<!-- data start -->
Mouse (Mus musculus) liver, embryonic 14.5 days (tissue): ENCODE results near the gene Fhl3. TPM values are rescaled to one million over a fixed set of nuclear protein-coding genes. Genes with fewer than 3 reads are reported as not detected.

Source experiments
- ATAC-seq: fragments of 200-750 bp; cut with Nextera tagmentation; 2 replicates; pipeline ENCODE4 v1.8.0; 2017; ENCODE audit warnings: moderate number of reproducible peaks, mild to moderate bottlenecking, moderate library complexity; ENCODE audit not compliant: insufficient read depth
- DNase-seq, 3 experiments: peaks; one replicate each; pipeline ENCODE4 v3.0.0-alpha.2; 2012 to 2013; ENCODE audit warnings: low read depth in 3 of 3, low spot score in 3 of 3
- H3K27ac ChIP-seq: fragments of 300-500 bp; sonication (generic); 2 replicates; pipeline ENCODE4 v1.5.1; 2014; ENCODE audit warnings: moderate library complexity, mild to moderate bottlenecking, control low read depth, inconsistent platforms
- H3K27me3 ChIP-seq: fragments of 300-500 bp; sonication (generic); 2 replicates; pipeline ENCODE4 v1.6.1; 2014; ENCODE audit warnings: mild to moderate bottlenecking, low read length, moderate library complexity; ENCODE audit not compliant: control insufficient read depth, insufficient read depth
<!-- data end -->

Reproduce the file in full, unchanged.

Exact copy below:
Mouse (Mus musculus) liver, embryonic 14.5 days (tissue): ENCODE results near the gene Fhl3. TPM values are rescaled to one million over a fixed set of nuclear protein-coding genes. Genes with fewer than 3 reads are reported as not detected.

Source experiments
- ATAC-seq: fragments of 200-750 bp; cut with Nextera tagmentation; 2 replicates; pipeline ENCODE4 v1.8.0; 2017; ENCODE audit warnings: moderate number of reproducible peaks, mild to moderate bottlenecking, moderate library complexity; ENCODE audit not compliant: insufficient read depth
- DNase-seq, 3 experiments: peaks; one replicate each; pipeline ENCODE4 v3.0.0-alpha.2; 2012 to 2013; ENCODE audit warnings: low read depth in 3 of 3, low spot score in 3 of 3
- H3K27ac ChIP-seq: fragments of 300-500 bp; sonication (generic); 2 replicates; pipeline ENCODE4 v1.5.1; 2014; ENCODE audit warnings: moderate library complexity, mild to moderate bottlenecking, control low read depth, inconsistent platforms
- H3K27me3 ChIP-seq: fragments of 300-500 bp; sonication (generic); 2 replicates; pipeline ENCODE4 v1.6.1; 2014; ENCODE audit warnings: mild to moderate bottlenecking, low read length, moderate library complexity; ENCODE audit not compliant: control insufficient read depth, insufficient read depth